Commercial satellite launches are on the rise and the number of “birds” in the sky continues to grow. There are about 330 commercial satellites in orbit today, according to the Satellite Industry Association, a commercial trade group. Companies such as Iridium, a satellite mobile phone provider which owns a 66-satellite network, and Teledesic, a satellite data provider, have hinged their whole business success on their galactic machinery. Meanwhile, direct broadcast satellite operators, such as DirecTV and EchoStar Communications, have grown in popularity in recent years and, as a result, have cut into the cable television market.

This increasing use of satellites raises security and reliability questions should computer hackers turn their attention to the heavens. Although not the work of hackers, nearly 40 million paging customers were without service last year when PanAmSat’s Galaxy IV satellite broke down–a reminder of what could happen when a communications satellite fails. “[Hacking is] a concern and companies are taking steps to prevent that,” said Clayton Mowry, executive director of the Satellite Industry Association. “But it’s not like you’d use a backyard dish to do this.” Industry experts said satellite companies use encryption to protect their data and company control centers, used to monitor satellites and maintain their correct position in space, are typically secure facilities with surveillance cameras, alarms, and other security measures. “You’d need the encryption keys, or access to a control center, or both,” Mowry said. “I don’t know of any cases where satellites have been commandeered.”

How to hack
Analysts said there are several ways satellite systems can be disrupted. With sufficient power from a satellite dish on the ground, an orbiting satellite’s signal can be blocked. “One way is simply brute force, by sending a signal up to a given satellite and jamming it,” said Steve Blum, president of Tellus Venture Associates, a satellite consulting firm. “That’s nothing new. That’s as old as radio itself.”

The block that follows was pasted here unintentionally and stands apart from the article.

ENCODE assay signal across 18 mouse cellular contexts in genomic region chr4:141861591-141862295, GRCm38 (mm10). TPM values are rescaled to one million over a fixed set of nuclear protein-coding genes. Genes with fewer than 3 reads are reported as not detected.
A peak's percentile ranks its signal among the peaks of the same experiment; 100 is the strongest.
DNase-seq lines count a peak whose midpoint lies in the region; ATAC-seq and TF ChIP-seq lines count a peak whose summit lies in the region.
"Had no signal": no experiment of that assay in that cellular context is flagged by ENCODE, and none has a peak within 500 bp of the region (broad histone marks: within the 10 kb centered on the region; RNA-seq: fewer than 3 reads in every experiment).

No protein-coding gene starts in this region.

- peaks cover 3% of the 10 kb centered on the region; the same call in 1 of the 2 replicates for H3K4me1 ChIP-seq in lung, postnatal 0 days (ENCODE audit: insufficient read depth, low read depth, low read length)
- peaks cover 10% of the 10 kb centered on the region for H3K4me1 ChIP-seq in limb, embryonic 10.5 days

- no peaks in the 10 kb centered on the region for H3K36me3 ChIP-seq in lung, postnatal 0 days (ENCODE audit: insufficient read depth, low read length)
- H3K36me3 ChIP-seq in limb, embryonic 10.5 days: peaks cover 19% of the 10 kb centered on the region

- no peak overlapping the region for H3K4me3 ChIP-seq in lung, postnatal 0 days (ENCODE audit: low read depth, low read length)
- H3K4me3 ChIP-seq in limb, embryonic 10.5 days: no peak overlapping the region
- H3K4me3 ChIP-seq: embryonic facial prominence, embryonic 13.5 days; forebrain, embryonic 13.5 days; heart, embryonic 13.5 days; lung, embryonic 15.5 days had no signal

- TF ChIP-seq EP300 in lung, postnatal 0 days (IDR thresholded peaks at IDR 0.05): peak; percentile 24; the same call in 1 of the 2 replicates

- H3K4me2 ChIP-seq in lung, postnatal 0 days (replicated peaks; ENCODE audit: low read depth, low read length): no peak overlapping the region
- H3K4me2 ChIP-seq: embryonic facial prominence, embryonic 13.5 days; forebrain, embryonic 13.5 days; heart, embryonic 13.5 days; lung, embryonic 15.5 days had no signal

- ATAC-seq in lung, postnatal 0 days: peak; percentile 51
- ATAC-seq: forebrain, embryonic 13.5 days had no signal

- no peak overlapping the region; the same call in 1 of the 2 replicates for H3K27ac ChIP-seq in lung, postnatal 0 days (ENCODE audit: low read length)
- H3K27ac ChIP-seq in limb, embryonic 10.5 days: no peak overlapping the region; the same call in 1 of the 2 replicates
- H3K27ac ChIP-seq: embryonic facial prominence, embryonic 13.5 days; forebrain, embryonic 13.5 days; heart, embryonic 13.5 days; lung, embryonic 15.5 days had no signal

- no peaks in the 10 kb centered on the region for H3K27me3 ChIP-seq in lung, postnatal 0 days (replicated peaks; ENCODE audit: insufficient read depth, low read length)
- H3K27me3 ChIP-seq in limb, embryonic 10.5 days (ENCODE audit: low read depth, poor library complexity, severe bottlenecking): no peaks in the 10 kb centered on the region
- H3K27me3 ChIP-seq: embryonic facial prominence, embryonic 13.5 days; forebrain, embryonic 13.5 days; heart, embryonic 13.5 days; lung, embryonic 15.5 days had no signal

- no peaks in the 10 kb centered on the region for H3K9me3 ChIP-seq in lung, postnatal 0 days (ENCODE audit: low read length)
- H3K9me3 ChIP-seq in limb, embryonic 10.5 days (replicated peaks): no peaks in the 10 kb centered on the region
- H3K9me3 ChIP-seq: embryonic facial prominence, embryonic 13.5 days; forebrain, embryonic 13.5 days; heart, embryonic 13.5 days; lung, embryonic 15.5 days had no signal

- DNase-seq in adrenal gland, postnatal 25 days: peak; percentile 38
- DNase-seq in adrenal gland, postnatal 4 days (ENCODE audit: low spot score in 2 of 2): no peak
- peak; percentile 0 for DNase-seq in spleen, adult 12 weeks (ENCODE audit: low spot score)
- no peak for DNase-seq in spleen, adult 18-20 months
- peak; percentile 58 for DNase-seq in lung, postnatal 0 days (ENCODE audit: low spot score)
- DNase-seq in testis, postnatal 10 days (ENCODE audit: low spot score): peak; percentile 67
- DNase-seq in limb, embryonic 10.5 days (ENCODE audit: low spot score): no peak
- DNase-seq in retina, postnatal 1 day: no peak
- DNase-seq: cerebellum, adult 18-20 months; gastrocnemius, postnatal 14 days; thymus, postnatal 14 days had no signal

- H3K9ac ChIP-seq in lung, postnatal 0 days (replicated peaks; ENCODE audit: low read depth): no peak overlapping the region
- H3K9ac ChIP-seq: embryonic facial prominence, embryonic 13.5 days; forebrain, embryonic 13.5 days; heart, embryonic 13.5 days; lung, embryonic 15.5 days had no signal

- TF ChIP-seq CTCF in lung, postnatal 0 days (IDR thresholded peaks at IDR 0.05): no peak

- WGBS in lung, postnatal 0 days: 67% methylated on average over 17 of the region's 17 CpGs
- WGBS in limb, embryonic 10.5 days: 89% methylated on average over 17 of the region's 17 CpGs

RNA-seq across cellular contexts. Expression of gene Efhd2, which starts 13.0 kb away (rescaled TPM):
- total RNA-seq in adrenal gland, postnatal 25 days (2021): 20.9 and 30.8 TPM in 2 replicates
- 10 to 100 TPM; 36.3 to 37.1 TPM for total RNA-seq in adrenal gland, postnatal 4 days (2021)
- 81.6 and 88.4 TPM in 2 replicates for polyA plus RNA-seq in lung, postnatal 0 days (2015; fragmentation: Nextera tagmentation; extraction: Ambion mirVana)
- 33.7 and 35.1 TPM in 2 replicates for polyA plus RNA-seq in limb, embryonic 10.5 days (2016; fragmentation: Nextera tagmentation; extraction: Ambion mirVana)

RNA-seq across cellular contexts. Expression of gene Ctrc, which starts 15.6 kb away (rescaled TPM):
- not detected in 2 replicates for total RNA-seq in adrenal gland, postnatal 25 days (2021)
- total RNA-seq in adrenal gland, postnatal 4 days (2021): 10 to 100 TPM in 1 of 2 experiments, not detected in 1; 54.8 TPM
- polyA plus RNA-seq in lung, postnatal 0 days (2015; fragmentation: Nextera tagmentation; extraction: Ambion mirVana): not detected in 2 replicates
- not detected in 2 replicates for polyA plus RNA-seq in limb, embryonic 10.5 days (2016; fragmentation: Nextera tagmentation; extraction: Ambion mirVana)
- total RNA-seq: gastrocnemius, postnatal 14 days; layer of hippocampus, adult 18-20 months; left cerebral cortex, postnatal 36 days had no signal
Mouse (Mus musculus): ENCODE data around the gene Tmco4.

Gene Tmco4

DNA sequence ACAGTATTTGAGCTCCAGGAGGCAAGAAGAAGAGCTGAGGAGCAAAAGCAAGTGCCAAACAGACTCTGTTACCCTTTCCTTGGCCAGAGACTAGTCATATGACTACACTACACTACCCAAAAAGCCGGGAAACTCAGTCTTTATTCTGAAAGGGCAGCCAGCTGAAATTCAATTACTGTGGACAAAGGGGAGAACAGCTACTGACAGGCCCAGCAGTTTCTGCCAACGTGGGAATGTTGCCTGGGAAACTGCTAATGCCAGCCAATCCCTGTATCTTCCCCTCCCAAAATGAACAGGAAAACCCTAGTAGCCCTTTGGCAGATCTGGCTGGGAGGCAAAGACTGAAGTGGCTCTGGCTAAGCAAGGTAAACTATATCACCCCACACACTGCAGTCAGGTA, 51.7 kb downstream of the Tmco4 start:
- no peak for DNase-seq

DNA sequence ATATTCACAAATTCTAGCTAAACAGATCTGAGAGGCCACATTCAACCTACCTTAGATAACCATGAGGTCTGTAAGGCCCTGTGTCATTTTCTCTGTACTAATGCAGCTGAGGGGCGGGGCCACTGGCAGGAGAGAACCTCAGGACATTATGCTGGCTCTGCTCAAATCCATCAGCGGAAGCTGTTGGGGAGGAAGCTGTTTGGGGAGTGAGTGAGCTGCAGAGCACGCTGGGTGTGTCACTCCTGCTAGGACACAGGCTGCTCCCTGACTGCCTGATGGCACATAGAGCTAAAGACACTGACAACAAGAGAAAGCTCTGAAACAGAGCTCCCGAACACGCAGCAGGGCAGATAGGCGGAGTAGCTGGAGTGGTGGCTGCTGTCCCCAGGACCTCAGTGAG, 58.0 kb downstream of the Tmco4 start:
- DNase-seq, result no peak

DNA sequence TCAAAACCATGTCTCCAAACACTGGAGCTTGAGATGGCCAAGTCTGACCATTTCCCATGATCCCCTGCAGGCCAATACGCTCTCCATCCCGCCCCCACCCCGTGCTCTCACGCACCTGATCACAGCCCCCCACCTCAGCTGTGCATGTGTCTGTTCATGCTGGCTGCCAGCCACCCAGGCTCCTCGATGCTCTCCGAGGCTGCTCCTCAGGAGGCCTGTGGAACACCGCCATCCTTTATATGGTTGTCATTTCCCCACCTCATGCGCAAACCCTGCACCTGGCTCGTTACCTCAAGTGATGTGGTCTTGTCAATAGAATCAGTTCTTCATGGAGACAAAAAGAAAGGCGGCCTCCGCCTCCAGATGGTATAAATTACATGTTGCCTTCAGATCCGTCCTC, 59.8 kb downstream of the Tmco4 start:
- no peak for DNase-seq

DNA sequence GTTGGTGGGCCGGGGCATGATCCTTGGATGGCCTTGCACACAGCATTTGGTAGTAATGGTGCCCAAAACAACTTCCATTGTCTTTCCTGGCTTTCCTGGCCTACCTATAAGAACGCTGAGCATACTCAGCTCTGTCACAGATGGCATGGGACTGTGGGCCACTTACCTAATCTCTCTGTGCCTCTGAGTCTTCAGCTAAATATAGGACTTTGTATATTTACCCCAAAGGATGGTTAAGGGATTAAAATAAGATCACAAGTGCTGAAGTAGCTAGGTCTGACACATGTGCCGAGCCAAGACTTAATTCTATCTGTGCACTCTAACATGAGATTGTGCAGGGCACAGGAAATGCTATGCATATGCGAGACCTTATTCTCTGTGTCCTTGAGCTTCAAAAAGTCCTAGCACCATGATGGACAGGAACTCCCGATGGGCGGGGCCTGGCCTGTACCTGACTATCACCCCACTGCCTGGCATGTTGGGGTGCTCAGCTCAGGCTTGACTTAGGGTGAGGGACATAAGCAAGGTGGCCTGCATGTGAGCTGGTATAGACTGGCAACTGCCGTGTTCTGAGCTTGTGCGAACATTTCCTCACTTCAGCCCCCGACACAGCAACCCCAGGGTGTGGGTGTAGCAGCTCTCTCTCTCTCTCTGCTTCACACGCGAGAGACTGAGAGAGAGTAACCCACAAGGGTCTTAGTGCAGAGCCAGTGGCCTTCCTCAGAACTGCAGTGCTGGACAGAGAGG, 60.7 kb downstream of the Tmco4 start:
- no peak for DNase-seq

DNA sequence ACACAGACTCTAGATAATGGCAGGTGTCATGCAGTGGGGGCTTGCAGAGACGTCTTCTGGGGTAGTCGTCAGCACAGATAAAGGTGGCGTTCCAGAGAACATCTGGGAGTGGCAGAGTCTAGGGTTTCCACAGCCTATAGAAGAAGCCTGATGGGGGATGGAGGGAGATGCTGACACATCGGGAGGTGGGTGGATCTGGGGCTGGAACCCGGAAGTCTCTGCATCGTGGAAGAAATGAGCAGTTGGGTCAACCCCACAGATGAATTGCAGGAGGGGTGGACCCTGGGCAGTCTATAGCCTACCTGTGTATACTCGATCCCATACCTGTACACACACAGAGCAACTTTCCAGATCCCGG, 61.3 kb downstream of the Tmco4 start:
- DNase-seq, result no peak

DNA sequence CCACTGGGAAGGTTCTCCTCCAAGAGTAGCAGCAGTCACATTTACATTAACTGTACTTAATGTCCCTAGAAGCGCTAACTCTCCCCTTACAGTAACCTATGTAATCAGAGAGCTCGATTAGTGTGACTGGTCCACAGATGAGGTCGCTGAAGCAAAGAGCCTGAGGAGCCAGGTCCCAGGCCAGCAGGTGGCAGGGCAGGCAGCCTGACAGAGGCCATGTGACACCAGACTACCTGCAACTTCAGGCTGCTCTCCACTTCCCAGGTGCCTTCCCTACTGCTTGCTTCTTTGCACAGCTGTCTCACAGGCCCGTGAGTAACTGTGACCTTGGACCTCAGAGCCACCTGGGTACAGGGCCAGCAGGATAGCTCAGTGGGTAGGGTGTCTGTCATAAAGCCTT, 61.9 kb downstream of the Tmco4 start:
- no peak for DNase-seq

Experts said that occasionally happens by accident, but jamming a satellite is easy to trace and communications services, such as TV signals, are rarely disrupted as programmers and providers usually have backup capacity on other satellites. The computer systems used to monitor and control the satellites also pose a potential weak link; although most are housed in secure facilities, in theory they could be infiltrated, Blum said.

But industry sources said many of the potential pitfalls are not unique to satellites. Smaller radio stations have been known to have their signals blocked by more powerful transmitters. And hackers could just as easily attempt to break into the computer systems of a cable operator in an attempt to shut down services to a certain neighborhood. “The guys that designed these systems all have military histories,” Blum said. “You’re dealing with companies that are very much knowledgeable about security.”



Every time a thruster is fired, propellant is used. Once the supply of propellant is exhausted, the satellite cannot be maintained at proper position and attitude, and the satellite must be retired. Propellant capacity is the primary factor which determines the useful life of a communications satellite. It is easy to understand that a primary goal of every satellite owner is the conservation of propellant. Many computer studies have been done to determine the optimum trade-off between satellite stability and propellant usage. These studies have shown that a substantial majority of the propellant is used for just one stationkeeping function: keeping the satellite from drifting along its north-south axis. Kent Carson, director of advanced programs for Comsat Systems Division, has stated that between 80% and 90% of the propellant is used for this function alone. [1]

Economics Of Inclined Orbits